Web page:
What’s worst about Wolf’s analysis is that by failing to get to grips with the real nature of U.S. politics she completely ignores the rot at the heart of that state, and exculpates the current (and previous) regimes. The truth is that political power in the United States, certainly at federal level, is so determined by business interests that there’s no need to establish a tyranny. There’s no danger of any threat to those interests emerging anyway. Someone, I can’t remember who (it might have been David Aaronovitch on Little Atoms) recently made a very valid comparison. While it’s accepted that the veto the Iranian mullahs have over political candidates is inherently undemocratic. However, less obviously but just as actually undemocratic is the effective control that business exercises over U.S. political candidates. Even though, strictly speaking, anyone can run for public office (Gary Coleman step forward), the reality is that unless you’re able to amass a huge amount of money, you’ve no chance of ever being elected. And unless you pose no real threat to those with money, you’re naturally never going to raise enough money to amount an effective campaign.
This kind of more nuanced analysis seems to be beyond Wolf. By talking about the way the government ‘controls’ the press, she completely misses the point. The government doesn’t need to control the press. If anything, it’s the other way round. The press (or, rather, the mass media and the business interests which it broadly facilitates) determines who the government is, a point made in Chomsky and Herman’s somewhat overstated but essentially correct Manufacturing Consent. Once you start throwing half-baked concepts of fascism around, though, any chance of a serious debate along these lines is lost.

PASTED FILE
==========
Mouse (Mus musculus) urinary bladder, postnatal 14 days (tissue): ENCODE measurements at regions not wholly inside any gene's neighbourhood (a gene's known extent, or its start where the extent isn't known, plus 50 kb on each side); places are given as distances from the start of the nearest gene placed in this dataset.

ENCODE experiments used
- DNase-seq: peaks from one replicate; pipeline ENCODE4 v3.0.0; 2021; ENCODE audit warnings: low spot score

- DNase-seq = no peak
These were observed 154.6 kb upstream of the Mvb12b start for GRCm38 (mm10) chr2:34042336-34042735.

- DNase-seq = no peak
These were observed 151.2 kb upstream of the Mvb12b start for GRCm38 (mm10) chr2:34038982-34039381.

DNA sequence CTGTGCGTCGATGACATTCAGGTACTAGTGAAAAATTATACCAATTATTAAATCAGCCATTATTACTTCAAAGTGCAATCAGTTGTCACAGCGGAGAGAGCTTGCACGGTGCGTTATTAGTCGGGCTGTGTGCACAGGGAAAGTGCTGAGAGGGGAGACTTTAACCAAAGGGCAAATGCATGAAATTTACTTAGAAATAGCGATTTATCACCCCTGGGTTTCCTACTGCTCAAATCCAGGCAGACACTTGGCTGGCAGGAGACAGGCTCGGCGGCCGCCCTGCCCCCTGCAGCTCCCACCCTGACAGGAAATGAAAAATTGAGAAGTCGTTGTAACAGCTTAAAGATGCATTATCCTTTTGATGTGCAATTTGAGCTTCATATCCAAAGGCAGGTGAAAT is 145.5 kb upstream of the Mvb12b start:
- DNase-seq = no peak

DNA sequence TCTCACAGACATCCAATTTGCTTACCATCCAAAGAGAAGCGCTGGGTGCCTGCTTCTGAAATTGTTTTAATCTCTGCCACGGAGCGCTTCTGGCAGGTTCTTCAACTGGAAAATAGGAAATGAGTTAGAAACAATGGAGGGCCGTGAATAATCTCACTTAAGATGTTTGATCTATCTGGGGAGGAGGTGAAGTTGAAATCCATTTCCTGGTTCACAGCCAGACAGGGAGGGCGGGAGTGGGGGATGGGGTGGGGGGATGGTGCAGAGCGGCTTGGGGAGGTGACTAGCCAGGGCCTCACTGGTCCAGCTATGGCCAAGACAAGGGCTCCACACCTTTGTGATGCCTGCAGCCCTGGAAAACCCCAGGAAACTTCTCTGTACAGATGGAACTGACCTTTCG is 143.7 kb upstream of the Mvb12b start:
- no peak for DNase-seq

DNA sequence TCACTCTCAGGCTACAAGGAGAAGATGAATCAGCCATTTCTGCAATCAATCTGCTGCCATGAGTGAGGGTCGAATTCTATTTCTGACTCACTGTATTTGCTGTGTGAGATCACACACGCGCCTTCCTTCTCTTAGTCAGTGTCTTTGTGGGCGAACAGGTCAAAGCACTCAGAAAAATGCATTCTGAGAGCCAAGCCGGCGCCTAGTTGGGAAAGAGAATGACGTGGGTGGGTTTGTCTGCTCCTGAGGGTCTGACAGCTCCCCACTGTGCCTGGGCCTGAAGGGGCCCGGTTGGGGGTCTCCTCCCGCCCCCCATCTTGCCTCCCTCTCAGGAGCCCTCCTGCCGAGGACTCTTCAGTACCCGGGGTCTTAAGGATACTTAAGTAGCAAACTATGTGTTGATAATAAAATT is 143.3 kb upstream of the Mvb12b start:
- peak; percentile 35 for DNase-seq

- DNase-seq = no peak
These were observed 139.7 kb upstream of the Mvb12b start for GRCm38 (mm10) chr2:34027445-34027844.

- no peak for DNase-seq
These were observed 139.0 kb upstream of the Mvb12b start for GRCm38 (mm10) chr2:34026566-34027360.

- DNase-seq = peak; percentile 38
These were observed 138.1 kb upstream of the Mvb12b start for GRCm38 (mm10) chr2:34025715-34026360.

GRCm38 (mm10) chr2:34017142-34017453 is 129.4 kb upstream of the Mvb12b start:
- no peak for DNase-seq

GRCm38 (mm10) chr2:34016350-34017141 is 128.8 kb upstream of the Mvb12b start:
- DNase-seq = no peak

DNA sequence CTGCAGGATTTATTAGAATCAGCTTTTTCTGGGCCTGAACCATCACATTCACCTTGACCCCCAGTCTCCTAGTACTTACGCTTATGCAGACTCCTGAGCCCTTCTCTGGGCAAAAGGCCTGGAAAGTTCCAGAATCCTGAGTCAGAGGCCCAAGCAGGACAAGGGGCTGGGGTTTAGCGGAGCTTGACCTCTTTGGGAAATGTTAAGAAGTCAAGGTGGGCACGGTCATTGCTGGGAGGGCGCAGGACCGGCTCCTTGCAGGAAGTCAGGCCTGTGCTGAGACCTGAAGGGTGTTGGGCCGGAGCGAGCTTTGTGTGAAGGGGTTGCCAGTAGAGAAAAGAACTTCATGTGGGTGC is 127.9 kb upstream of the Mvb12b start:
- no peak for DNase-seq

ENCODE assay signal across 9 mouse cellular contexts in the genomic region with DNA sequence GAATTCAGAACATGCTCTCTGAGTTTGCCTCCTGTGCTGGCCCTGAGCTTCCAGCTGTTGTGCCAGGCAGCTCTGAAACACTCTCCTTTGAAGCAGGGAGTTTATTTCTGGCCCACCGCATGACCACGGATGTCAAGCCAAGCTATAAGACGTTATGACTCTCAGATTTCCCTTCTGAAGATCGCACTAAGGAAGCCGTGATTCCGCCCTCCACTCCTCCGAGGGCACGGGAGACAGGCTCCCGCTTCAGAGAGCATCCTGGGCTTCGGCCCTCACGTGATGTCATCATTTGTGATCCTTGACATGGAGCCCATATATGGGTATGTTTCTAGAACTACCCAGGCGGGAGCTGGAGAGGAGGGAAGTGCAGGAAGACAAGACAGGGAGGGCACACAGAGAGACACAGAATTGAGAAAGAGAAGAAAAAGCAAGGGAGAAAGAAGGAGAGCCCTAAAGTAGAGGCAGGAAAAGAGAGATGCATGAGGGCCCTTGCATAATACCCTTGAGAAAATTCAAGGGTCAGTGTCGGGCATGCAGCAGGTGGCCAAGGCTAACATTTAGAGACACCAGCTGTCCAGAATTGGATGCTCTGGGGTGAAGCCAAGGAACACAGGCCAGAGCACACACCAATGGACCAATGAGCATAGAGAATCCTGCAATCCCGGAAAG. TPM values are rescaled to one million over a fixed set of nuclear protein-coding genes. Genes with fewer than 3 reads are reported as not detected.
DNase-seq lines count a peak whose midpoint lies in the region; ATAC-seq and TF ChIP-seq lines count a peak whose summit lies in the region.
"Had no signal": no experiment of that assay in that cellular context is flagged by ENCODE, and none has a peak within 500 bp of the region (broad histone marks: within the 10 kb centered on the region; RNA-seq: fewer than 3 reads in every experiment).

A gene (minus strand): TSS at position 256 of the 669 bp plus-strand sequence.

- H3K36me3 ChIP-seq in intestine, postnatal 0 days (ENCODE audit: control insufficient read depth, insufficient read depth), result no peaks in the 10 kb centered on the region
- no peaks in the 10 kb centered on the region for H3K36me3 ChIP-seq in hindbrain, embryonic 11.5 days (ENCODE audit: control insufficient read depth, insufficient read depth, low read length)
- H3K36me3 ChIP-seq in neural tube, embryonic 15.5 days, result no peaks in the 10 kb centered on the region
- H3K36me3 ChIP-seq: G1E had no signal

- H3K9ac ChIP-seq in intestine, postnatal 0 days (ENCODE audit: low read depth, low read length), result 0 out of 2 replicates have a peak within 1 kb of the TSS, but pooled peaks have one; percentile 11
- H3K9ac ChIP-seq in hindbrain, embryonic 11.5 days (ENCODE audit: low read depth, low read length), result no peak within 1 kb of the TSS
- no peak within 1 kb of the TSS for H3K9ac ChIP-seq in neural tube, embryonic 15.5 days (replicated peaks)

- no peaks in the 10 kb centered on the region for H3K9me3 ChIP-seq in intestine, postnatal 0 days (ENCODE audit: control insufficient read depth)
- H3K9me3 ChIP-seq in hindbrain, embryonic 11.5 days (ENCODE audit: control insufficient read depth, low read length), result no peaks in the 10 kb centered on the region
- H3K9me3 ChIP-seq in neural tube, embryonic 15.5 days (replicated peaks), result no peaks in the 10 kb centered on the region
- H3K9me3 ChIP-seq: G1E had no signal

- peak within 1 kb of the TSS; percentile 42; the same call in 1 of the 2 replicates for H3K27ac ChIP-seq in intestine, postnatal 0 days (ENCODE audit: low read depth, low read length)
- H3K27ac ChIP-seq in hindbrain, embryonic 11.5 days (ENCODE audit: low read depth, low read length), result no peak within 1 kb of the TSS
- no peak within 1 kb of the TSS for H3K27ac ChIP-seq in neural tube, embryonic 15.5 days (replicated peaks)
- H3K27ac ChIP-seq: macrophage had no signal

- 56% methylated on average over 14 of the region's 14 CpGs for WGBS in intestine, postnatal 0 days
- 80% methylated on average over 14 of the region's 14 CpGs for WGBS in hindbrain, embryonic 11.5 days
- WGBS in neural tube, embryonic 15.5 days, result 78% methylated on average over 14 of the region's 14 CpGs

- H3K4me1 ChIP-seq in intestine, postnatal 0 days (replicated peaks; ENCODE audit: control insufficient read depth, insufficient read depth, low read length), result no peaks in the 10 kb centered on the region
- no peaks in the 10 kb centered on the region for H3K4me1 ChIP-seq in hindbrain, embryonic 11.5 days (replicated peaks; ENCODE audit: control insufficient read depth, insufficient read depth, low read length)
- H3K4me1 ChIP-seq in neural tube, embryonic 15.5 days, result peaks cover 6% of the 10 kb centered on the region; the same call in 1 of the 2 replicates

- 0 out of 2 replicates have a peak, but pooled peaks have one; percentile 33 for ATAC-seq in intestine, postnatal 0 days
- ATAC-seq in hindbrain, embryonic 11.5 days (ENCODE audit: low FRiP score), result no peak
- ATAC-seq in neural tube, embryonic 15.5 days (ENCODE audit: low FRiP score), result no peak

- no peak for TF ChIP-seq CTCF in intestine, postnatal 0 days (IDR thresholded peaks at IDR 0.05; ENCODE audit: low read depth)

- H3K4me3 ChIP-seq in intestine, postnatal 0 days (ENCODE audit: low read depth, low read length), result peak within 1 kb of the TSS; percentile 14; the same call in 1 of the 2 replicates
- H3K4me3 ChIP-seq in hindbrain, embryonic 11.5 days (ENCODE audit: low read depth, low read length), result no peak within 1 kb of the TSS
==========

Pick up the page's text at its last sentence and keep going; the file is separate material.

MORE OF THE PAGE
Another annoying thing about Wolf’s piece is that it seems intent on playing up to a rather ignorant and kneejerk anti-American worldview. That’s not, of course, to say that criticism of the U.S. government and of American society more broadly is illegitimate. Rather, by never once comparing the actions of the government (particularly domestically) to the actions or the political systems of any other contemporary state, Wolf’s piece seems to suggest that the United States is the be-all and the end-all of global politics, a view as insular and uncurious as that of any much-ridiculed Middle-American red-stater.